Tokyo-based tech giant Hitachi and telecom operator KDDI are testing a biometric, blockchain-based system to settle retail payments. Using Hitachi’s blockchain built on the Hyperledger Fabric platform, the biometric verification system is designed to integrate KDDI’s coupon system, allowing customers with coupons to validate in-store purchases using their fingerprints only.
Hitachi holds the first basic blockchain patent in Japan, filed in 2003.
The companies are running a trial in Tokyo’s Shinjuku district and at Mister Donut Takadanobaba Toyamaguchi Shop, a local donut shop.
Hitachi’s proprietary tech allows a coupon user to authenticate their account by using a fingertip scanner – without the physical coupon. The request is then broadcast to the blockchain and verified against biometric information, generating an electronic signature to settle the transaction.
The blockchain payments are “settled by hand,” reducing processing time and adding convenience, securely storing information cryptographically on the network. The blockchain transactions can also be settled without the account holder’s smartphone.
Legacy platforms, on the other hand, are prone to security breaches where customer credentials are routinely compromised. According to a report by Shape Security, the US consumer banking industry “faces nearly $50 million per day in potential losses due to credential stuffing attacks.” Business Insider reports that “at least 15 separate security breaches occurred at retailers from January 2017 until now. Many of them were caused by flaws in payment systems, either online or in stores.”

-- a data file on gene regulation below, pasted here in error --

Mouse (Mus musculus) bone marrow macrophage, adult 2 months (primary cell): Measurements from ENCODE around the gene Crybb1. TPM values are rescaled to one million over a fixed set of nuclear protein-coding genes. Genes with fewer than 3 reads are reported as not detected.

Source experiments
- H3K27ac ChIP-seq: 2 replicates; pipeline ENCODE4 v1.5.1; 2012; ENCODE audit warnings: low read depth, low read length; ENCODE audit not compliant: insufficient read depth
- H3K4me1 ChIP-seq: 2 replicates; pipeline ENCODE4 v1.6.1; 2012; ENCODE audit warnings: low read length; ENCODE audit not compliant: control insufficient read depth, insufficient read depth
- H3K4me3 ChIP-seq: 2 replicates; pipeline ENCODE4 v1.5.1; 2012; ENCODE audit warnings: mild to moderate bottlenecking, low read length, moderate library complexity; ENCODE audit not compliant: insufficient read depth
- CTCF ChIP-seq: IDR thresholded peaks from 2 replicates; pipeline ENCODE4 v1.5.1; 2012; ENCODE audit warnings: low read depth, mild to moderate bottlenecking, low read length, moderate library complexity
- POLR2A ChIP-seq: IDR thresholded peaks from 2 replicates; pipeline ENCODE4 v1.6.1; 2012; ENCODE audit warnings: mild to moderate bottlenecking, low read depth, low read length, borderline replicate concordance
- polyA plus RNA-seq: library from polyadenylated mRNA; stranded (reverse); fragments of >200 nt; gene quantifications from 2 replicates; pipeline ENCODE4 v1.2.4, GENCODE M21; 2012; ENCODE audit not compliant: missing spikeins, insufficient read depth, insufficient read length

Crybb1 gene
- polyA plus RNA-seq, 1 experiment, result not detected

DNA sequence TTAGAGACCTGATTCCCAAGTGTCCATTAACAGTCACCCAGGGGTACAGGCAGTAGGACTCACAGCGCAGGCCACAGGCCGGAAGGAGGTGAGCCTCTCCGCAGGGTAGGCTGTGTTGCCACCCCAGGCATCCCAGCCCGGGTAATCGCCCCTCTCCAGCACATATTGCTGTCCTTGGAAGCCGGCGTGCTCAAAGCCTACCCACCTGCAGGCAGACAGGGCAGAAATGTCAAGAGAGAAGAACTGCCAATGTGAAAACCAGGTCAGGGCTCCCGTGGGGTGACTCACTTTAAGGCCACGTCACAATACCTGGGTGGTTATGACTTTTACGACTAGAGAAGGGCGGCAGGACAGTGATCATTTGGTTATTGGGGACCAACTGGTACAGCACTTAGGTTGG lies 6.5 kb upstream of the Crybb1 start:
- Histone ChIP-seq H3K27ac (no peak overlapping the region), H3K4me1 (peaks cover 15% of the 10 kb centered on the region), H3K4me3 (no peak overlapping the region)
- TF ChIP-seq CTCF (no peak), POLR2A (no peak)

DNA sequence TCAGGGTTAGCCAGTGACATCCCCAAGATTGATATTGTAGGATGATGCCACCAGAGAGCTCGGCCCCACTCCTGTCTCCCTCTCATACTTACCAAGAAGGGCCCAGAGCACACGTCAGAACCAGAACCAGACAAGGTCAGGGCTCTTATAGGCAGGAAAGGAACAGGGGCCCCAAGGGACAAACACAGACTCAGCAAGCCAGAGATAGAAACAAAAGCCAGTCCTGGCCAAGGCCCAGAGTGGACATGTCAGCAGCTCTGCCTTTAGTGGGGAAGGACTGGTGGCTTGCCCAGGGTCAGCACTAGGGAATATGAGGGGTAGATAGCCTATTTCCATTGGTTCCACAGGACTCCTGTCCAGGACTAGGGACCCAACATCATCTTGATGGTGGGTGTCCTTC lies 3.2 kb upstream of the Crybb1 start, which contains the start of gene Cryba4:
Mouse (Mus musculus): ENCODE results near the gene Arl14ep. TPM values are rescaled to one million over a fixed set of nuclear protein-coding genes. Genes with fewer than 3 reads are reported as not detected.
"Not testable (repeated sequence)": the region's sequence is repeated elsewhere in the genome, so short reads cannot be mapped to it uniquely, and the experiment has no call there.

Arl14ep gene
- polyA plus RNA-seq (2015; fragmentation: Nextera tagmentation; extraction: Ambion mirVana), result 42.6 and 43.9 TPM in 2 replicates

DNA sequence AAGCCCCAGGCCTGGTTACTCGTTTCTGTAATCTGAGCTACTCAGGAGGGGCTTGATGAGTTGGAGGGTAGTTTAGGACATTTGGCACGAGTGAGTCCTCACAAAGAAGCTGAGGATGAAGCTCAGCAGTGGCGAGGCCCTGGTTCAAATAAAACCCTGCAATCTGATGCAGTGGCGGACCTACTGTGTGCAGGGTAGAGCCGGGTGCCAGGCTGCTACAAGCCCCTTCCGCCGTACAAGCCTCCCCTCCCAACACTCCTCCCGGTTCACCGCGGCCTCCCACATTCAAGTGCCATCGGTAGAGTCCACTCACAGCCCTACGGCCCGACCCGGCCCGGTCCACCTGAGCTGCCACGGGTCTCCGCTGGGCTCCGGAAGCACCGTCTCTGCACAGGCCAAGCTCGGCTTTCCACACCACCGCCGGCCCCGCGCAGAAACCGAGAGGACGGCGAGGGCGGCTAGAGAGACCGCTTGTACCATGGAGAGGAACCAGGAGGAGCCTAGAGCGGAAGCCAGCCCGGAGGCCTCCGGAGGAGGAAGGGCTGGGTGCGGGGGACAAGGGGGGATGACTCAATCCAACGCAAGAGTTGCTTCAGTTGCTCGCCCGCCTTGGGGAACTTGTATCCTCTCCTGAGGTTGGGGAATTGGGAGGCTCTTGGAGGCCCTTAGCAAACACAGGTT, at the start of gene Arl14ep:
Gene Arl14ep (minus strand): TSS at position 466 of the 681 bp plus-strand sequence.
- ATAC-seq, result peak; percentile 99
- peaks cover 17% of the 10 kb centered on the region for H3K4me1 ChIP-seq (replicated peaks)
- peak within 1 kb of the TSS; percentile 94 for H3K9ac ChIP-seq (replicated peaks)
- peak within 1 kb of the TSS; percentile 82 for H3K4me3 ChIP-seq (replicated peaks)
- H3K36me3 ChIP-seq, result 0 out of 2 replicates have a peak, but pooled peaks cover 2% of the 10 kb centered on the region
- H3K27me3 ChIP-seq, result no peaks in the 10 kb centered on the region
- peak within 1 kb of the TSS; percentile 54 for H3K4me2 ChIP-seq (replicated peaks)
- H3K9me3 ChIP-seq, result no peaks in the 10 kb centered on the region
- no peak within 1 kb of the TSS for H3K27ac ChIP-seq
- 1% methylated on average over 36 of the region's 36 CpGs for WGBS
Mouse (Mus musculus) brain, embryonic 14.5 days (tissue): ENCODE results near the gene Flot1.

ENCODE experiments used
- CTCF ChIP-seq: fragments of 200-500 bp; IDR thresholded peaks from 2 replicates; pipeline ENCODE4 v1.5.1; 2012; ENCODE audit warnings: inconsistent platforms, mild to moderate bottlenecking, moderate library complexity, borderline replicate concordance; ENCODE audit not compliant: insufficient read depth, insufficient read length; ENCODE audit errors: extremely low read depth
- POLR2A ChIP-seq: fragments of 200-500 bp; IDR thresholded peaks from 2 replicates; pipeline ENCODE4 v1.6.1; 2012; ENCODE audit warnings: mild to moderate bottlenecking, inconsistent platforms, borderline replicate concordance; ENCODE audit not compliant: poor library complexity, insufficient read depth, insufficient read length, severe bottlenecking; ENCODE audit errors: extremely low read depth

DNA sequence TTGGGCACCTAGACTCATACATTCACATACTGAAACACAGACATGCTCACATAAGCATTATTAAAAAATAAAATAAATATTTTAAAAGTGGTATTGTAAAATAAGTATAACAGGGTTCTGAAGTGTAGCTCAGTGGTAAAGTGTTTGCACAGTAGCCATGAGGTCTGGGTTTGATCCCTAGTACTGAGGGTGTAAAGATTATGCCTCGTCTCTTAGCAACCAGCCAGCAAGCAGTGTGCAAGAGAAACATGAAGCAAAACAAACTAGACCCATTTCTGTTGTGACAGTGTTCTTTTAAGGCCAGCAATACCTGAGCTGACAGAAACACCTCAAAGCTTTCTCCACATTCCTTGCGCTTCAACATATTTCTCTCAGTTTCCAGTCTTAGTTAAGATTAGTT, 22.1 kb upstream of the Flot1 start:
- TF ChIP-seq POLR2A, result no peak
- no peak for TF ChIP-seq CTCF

“Since coupon usage information recorded in the blockchain is extremely difficult to tamper with, it is easy to share coupon usage history, securing reliability between KDDI and affiliated stores,” Hitachi said in a statement.
A member of the Hyperledger Project, an umbrella project of open-source blockchains and related tools launched by the Linux Foundation in December 2015, Hitachi has been on a long blockchain trajectory, beginning in 2000. Its current innovations are based on the company’s exploratory research of the past.
Hitachi Develops the Basic Technology for Authentication of Digital Research Notebooks – Secure authentication and electronic archiving of experimental notes and ideas by writing on paper, September 12, 2006
Until now, it has been common practice for researchers write down ideas, record experimental data and other notes in a paper-based research notebook on a daily basis. If a research notebook system existed which could securely archives handwritten notes, it would be an objective source of evidence to support the originality of the research, and in the future, when that research culminate in a patent application or research paper.
In response to this need, Hitachi has employed a “digital pen” which automatically creates an electronic record of handwritten notes and a “digital signature” which insures that the data is recorded without tampering, to develop basic technology for a secure digital research notebook system based on the conventional practice of handwritten paper-based research notes.
The blockchain patent, entitled “Hysteresis signature research,” was first filed in 2003, five years before the introduction of Bitcoin. It was designed to authenticate the originality of ideas and validate data collected during the research phase.